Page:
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First Thames seal pup survey conducted

The first ever survey of seal pups in the Thames Estuary has been carried out by marine biologists. Positive findings will now be used to provide evidence of the estuary’s ecological importance.

The inaugural harbour seal breeding survey was conducted via sea, land and air over a four day period (1-4 July), led by international conservation charity ZSL (Zoological Society of London). Seal pup numbers were recorded in key colonies along the Kent and Essex coasts, helping highlight the importance of this critical habitat for the UK’s native harbour seals.

The survey also took into account threats to seal populations, ranging from wildlife disease and pressures from coastal construction projects, to plastic pollution and inter-species competition for food and habitat.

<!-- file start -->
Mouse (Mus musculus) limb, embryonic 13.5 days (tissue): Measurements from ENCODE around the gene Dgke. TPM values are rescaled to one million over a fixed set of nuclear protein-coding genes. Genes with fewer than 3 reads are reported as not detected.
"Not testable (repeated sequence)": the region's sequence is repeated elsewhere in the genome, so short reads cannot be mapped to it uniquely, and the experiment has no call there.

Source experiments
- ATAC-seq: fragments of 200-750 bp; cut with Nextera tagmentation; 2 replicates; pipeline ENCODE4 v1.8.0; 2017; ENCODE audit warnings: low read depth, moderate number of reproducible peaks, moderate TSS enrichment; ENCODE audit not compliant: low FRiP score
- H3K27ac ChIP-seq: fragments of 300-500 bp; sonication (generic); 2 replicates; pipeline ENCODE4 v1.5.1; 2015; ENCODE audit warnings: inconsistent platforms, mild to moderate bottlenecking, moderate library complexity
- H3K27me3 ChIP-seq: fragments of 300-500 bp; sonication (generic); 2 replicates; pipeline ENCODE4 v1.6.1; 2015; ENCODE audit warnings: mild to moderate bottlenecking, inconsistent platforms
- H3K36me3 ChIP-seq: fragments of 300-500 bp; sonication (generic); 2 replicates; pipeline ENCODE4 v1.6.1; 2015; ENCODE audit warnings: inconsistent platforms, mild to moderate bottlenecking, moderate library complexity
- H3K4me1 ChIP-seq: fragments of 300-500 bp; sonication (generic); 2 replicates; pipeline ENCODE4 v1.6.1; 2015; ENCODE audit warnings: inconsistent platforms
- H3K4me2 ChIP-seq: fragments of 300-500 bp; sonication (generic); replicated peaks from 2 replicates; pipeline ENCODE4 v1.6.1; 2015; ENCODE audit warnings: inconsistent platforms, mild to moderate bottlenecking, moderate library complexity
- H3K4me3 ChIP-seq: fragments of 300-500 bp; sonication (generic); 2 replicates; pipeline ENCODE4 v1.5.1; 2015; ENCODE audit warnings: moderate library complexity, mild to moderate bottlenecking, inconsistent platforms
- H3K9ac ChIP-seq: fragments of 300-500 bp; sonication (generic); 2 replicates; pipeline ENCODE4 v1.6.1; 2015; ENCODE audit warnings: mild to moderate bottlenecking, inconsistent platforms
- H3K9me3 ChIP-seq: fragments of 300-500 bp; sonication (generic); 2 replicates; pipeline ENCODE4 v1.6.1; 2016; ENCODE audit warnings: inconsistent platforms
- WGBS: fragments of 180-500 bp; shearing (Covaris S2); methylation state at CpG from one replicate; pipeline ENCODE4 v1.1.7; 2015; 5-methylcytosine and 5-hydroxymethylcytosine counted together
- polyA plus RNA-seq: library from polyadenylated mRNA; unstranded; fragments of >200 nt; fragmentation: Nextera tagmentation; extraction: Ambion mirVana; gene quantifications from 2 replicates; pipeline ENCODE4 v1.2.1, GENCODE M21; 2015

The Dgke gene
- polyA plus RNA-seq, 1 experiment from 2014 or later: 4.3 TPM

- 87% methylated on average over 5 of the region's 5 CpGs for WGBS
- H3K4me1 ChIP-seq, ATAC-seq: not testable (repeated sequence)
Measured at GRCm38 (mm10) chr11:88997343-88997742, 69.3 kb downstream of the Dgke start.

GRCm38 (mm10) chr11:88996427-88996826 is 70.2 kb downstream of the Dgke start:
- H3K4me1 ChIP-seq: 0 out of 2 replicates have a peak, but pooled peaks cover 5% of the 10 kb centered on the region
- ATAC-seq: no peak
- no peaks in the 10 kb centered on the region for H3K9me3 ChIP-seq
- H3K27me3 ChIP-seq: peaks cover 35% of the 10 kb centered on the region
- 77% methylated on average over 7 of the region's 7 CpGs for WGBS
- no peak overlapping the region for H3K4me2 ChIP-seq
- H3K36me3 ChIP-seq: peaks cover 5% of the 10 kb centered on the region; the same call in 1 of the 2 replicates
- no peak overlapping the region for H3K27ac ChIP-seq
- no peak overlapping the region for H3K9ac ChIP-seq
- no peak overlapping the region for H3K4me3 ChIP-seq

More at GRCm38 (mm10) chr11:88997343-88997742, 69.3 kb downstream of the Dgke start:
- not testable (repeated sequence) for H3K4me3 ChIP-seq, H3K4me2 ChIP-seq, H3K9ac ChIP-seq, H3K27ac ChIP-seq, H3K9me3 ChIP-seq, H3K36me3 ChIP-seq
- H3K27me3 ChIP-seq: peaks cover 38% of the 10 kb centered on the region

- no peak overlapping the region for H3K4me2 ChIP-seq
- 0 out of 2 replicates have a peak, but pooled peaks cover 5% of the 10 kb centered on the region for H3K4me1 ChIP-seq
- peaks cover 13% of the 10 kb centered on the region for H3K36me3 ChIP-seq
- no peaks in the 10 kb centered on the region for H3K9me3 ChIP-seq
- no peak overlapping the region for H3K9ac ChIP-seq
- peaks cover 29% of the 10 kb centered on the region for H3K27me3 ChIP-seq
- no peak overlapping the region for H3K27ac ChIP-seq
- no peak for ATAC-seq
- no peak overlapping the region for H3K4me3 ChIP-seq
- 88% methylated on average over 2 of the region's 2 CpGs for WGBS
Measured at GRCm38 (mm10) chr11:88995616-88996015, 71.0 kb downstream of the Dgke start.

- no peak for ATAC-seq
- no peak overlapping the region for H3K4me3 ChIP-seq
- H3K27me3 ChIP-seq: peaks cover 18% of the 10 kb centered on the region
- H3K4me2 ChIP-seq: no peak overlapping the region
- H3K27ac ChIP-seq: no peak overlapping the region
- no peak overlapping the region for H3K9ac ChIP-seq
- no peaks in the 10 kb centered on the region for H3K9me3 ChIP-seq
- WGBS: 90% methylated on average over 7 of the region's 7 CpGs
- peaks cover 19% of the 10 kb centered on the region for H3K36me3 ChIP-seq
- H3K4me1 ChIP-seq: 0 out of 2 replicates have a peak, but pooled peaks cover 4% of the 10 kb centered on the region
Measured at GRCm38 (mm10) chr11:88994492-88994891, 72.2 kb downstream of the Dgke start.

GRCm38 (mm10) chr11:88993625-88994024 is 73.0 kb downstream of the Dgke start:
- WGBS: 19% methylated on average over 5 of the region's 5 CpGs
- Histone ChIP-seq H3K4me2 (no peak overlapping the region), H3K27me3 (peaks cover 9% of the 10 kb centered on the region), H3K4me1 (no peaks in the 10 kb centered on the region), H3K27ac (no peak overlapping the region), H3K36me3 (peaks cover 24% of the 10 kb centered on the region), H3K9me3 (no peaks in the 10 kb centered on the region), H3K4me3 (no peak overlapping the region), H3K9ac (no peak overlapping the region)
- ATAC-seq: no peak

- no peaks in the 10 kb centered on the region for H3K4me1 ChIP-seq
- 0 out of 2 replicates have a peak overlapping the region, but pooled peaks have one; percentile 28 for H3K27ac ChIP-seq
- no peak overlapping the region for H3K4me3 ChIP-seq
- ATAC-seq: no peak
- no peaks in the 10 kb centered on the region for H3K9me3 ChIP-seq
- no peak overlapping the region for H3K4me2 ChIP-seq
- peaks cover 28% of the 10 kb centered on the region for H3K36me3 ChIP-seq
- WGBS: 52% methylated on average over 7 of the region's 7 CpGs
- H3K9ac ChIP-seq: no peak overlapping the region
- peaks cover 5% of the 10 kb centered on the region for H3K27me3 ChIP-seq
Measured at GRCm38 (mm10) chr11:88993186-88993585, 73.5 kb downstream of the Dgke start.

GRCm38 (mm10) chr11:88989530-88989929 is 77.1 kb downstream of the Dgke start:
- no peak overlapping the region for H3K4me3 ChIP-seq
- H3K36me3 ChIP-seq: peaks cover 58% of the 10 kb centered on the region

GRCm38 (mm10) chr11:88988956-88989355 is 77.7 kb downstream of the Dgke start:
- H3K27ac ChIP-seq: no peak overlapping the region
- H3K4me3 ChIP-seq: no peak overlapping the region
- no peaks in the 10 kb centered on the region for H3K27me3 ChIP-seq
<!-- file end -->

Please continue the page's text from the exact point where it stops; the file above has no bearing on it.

Commenting on this year’s Thames seal survey, ZSL conservation biologist Thea Cox said: “The outer Thames Estuary has long been known as an important habitat for adult harbour seals – now, our first survey specifically of pupping in the outer Thames Estuary will hopefully also show how vital this habitat is as a breeding habitat for these charismatic marine mammals.

“Last year, we estimated populations of 1,104 harbour seals and 2,406 grey seals across the Estuary – an increase of 14% and 19% respectively against 2016’s figures. These positive findings support the idea that today’s Thames is not the same polluted, biologically dead ‘open sewer’ it was in the 1950s, but is in fact thriving with wildlife once again. There’s still a lot of work to do, however, so launching our first-ever pupping count this year should yield further invaluable evidence to support the ongoing renaissance of London’s river as a living, breathing ecosystem.”

To find out more about ZSL’s ongoing work in the River Thames and to sign-up as a ‘citizen science’ conservation volunteer, go to:

To report your marine mammal sightings, visit

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